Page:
Think if you will of a game of tennis. If you don’t warm up before the game, initially you might not notice anything wrong. However as you start to stretch for shots, move faster, volley harder, you begin to realise that there are muscles working beyond their comfort zone. By this time, it’s too late. The muscles have been strained, stretching too much too soon, and you know that walking the next morning might be a slight issue!
The same is true of singing. At first you may not notice the damage that is being done to your voice by not warming up. However as you begin to push yourself, that’s when you feel it and by the time you feel it, it’s often too late.
As with warming up your body for sports, warming up the voice must be done in stages, each of which has specific benefits for us in terms of warming up, and of general vocal stamina. This post is the result of a request from a customer for us to unpack the content on the Musicademy Essential Vocal Warm up CD. We’ll look at the different types of warm up exercise used and what they do for the voice. Click on “Read more” to read more!
Breathing Exercises (Track 2)
Breathing is the foundation for all singing. Waking up your breathing apparatus slowly by starting with long deep breaths, and then progressing onto more demanding breathing exercises gives your diaphragm a chance to warm up before you put it through too much. Breathing to a pulse helps to learn to control how much breath is being used as you breathe in and out, and also helps you to get used to your own capacity.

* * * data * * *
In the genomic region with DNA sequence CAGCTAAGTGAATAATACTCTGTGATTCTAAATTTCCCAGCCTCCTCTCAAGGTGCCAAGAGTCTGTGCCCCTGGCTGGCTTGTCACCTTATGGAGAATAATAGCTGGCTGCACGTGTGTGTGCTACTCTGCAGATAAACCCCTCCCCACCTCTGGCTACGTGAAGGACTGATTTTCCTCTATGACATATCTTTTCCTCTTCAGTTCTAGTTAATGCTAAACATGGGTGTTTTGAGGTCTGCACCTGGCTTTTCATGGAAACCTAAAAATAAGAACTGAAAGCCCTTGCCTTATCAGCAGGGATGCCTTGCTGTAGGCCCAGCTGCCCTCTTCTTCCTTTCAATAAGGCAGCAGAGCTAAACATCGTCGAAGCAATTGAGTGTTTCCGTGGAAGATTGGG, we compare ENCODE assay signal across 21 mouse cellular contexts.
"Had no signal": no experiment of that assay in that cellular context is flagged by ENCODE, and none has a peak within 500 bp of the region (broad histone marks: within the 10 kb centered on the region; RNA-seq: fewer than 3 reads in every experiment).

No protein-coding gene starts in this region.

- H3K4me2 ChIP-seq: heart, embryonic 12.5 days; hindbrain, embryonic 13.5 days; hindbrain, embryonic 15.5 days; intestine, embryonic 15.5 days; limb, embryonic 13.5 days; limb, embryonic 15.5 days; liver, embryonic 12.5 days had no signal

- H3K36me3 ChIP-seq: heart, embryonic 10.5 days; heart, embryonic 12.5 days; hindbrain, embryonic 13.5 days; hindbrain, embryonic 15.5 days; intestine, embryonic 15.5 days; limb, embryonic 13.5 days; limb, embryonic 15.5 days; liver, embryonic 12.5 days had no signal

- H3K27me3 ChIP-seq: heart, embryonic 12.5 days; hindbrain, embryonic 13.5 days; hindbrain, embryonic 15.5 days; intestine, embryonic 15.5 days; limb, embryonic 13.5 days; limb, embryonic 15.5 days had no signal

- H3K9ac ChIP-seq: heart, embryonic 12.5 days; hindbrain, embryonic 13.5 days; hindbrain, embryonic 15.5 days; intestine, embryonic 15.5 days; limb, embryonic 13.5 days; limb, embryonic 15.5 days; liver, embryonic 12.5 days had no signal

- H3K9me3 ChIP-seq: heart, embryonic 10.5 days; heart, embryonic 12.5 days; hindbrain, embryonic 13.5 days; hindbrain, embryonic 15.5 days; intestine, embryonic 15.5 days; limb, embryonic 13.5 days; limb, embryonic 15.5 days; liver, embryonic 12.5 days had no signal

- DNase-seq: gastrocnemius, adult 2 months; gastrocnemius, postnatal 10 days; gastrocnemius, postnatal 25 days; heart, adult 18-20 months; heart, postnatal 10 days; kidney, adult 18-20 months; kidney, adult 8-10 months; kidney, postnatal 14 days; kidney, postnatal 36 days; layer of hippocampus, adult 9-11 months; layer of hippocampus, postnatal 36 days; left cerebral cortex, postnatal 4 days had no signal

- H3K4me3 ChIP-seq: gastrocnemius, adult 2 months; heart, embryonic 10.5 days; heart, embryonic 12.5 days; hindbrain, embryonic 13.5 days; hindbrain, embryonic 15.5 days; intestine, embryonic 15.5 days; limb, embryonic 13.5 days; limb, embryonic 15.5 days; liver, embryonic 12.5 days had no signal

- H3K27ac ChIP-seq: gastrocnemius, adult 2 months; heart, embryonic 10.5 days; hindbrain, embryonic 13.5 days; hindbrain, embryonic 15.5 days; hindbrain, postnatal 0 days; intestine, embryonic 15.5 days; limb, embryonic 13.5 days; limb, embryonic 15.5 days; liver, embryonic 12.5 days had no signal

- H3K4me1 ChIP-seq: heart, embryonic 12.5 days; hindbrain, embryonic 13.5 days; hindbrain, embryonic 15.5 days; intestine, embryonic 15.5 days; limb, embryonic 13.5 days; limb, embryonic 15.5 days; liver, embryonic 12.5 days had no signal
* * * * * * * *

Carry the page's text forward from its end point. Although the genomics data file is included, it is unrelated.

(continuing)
Scales (Track 3-7)
Beginning with short scale wakes up the voice without pushing too much in any direction. You should always start a warm up on a note that is comfortable, as during the course of the exercise you will begin to push higher or lower into your range. Beginning with a humming sound gently eases the voice into action, before moving on to vowels. Using different vowel sounds during the exercises gets you used to using the different facial muscles and positions that are required to make each sound. Elongated vowel sounds, such as those used on tracks 4 and 5, work on getting these vowels sounding rounded and warm. Introducing jumps (track 6) into the exercises requires your diaphragm to begin to working harder, as it is now required to not only support longer passages, but also shorter individual notes.
Slurs (Tracks 8-10)
Slurring between notes is good for working on the strength of the voice, as it requires unbroken support from the bottom note to the top. It is especially important to work on slurs over the break in your voice (from chest to head voice), as ultimately you want to be able to shift between registers with no obvious change in the strength or sound of your voice.
Small Intervals (Tracks 11-13)
Working with smaller intervals, often it is harder to get things exactly in tune, especially when repeating the same two note pattern a number of times. It is essential when doing this sort of exercise that each note is being hit separately, rather than sliding around between the tones (singing like a piano, not like a trombone). This is good training for the vocal muscles. Using the diaphragm for short bursts (tracks 13/14) helps to be more accurate with the tuning, and helps give the sound some kick, which will also strengthen the diaphragm muscles.